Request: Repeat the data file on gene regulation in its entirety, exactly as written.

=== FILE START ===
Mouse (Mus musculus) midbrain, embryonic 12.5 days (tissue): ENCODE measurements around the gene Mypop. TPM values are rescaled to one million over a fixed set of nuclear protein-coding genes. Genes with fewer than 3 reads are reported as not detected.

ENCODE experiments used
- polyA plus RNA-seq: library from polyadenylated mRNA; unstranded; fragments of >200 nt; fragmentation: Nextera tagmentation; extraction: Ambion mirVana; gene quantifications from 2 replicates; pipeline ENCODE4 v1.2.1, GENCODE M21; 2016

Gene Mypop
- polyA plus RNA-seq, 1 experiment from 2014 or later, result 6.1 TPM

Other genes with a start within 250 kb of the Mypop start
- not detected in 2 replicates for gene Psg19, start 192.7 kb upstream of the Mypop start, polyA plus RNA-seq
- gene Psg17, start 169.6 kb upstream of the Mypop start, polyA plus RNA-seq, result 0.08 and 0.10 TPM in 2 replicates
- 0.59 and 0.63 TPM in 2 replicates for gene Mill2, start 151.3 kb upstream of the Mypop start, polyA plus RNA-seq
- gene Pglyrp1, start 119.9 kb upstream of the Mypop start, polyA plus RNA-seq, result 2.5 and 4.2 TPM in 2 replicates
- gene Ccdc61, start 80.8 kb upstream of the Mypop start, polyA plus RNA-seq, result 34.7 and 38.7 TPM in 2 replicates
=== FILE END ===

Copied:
Mouse (Mus musculus) midbrain, embryonic 12.5 days (tissue): ENCODE measurements around the gene Mypop. TPM values are rescaled to one million over a fixed set of nuclear protein-coding genes. Genes with fewer than 3 reads are reported as not detected.

ENCODE experiments used
- polyA plus RNA-seq: library from polyadenylated mRNA; unstranded; fragments of >200 nt; fragmentation: Nextera tagmentation; extraction: Ambion mirVana; gene quantifications from 2 replicates; pipeline ENCODE4 v1.2.1, GENCODE M21; 2016

Gene Mypop
- polyA plus RNA-seq, 1 experiment from 2014 or later, result 6.1 TPM

Other genes with a start within 250 kb of the Mypop start
- not detected in 2 replicates for gene Psg19, start 192.7 kb upstream of the Mypop start, polyA plus RNA-seq
- gene Psg17, start 169.6 kb upstream of the Mypop start, polyA plus RNA-seq, result 0.08 and 0.10 TPM in 2 replicates
- 0.59 and 0.63 TPM in 2 replicates for gene Mill2, start 151.3 kb upstream of the Mypop start, polyA plus RNA-seq
- gene Pglyrp1, start 119.9 kb upstream of the Mypop start, polyA plus RNA-seq, result 2.5 and 4.2 TPM in 2 replicates
- gene Ccdc61, start 80.8 kb upstream of the Mypop start, polyA plus RNA-seq, result 34.7 and 38.7 TPM in 2 replicates